Ohio marijuana legalization proposal
Investors contributed $4 million to each of nine limited liability corporations tied to ResponsibleOhio last year, according to securities offering filings with the U.S. Securities and Exchange Commission. ResponsibleOhio officials have said they expect to spend more than $20 million to get their constitutional amendment on the statewide ballot and passed by a majority of voters in November.
ResponsibleOhio’s proposed constitutional amendment would establish a legal marijuana industry fueled solely by marijuana grown at 10 sites, which would be owned and operated by investor groups. The organization has revealed a dozen investors including basketball all-star Oscar Robertson, former Browns player Frostee Rucker and fashion designer Nanette Lepore, a Youngstown native, and has promised to reveal more in the coming months.
Ten state-registered limited liability corporations hadcontributed $1.7 million to ResponsibleOhio’s political action committee before the end of January, according to a campaign finance filing with the Ohio secretary of state. The group had spent $1.3 million at that point, mostly on political consulting from The Strategy Network, run by ResponsibleOhio Executive Director Ian James, and attorneys.
Funneling campaign contributions through LLCs isn’t illegal, but it adds another layer of mystery to a plan criticized for its secrecy.
“The almost complete lack of transparency that we’ve seen from this group makes it hard to comment intelligently on whatever they’re trying to accomplish here,” Jon Allison of Drug Free Action Alliance said. “When they could come out and explain to the public exactly what they intend to do with these proposed sites and who’s going to be involved, they choose instead not to do that.”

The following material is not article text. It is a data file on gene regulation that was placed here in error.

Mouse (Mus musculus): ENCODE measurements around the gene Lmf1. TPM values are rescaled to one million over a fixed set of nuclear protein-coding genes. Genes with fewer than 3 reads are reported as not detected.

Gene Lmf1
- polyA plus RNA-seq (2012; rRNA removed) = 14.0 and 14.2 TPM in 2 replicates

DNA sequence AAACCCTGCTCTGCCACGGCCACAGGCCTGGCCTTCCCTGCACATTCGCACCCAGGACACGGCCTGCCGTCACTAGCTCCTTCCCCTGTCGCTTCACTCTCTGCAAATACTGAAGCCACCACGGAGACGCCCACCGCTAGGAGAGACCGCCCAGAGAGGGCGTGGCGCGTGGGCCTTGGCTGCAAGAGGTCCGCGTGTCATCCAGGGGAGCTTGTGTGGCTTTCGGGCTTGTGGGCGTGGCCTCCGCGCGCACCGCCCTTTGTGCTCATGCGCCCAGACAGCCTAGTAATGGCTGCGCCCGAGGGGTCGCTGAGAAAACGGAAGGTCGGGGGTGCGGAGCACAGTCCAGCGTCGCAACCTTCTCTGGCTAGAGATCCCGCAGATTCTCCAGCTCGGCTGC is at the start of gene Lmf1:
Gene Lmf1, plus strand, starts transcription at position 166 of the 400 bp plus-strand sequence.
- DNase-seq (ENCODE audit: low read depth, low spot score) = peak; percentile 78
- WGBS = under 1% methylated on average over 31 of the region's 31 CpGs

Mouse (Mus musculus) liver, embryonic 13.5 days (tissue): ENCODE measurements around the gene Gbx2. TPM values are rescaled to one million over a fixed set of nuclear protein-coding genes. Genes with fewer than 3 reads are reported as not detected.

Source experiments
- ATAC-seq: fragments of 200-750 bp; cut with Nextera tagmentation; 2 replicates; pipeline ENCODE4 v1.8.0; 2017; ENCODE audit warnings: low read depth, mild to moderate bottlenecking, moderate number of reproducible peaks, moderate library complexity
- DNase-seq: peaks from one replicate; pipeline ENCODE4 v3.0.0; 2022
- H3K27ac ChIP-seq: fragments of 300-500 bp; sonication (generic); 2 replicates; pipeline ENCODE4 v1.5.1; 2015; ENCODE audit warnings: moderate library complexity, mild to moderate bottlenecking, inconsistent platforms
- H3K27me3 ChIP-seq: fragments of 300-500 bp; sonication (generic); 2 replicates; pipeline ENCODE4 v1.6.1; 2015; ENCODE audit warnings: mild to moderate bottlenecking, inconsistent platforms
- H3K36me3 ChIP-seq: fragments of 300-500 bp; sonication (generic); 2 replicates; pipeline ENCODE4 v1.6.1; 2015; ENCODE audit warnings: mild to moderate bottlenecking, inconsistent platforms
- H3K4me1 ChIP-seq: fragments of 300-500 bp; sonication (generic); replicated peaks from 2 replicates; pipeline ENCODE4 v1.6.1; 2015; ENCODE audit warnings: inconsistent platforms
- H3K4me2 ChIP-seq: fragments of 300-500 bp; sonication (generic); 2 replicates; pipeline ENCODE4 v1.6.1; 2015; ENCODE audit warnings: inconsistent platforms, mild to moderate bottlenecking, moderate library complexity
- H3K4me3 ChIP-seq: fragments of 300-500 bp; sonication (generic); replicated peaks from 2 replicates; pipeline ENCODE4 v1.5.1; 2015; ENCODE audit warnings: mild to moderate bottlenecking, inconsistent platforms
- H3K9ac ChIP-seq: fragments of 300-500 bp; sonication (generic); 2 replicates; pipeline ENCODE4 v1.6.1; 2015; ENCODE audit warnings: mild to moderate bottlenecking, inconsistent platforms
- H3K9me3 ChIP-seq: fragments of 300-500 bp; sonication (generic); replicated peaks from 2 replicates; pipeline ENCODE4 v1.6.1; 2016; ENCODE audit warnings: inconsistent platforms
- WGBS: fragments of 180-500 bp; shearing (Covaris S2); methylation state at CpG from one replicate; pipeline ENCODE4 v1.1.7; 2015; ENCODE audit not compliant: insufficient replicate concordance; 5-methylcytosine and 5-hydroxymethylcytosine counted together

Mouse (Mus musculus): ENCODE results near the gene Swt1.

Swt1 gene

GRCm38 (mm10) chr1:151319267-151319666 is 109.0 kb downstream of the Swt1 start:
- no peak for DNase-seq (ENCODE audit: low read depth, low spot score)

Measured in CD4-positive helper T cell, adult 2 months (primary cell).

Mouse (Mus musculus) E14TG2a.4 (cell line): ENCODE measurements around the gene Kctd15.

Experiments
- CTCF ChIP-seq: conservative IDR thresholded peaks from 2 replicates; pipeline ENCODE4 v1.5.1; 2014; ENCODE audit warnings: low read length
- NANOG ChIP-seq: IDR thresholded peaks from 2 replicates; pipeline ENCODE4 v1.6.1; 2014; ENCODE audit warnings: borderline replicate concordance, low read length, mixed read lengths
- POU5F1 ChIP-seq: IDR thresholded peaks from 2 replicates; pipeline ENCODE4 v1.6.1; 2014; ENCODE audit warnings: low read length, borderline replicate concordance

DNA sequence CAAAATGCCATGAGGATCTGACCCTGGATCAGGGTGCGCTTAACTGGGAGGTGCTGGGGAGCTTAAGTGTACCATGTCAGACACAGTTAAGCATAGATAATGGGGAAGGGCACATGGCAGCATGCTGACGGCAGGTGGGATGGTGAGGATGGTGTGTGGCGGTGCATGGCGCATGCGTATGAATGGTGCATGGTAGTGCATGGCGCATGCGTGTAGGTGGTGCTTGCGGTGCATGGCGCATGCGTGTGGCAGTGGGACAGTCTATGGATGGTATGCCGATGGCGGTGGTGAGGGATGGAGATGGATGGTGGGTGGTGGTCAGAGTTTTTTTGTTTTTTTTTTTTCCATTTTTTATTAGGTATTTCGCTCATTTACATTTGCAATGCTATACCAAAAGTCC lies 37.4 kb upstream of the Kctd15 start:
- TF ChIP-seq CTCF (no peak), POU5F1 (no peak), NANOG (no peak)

Nine of those 10 LLCs filed securities offerings with the SEC in November, each listing $4 million investments for a total of $36 million. The filings list James, public policy consultant Chris Stock and investor James Gould as promoters.
ResponsibleOhio estimates the industry would reach $2 billion by the fourth year of operations, with $554 million in annual tax revenue for local governments, marijuana research and drug treatment by the fourth year of operation. Spokesperson Lydia Bolander said changes reducing the tax paid by retail customers from 15 to 5 percent lowers the effective tax rate from between 30 and 35 percent to 22 percent — lower than the effective rates on recreational marijuana in Colorado and Washington state.
Alan Mooney, a Columbus-area investor named by the group in January, touted the benefits of the industry in an online video that has since been removed from his website, the Dayton Daily News reported.
In the video, Mooney pitched legal marijuana to possible investors a “green rush” with business opportunities “beyond your imagination.”
“Let’s hop on this tsunami of money and ride the top of that wave to some enrichment for us,” he said.
Mooney told the Daily News he supported legalization in part because of his time serving as a prison minister, saying enforcing marijuana laws are “costly and unjust.”
Bolander told Northeast Ohio Media Group the organization is very disappointed with Mooney’s video.
“Its content was not approved by the campaign, and it is not representative of the numerous other responsible investors who are working to increase safety, create jobs and offer adults the freedom to access marijuana for medical and personal use,” Bolander said. “The state is currently spending $120 million a year to enforce failed marijuana prohibition and we don’t think there’s any reason to wait in coming up with an alternative.”
ResponsibleOhio’s first proposed amendment was rejected by Ohio Attorney General Mike DeWine for at least two parts of the summary not reflecting the full text of the amendment. The group on Tuesday resubmitted language revised per DeWine’s suggestions and also to allow Ohioans to possess up to four flowering marijuana plants for personal use.
If approved by DeWine and deemed one issue by the Ohio Ballot Board, ResponsibleOhio must then collect more than 305,591 signatures of Ohio voters by July 1 to put the issue on the November ballot.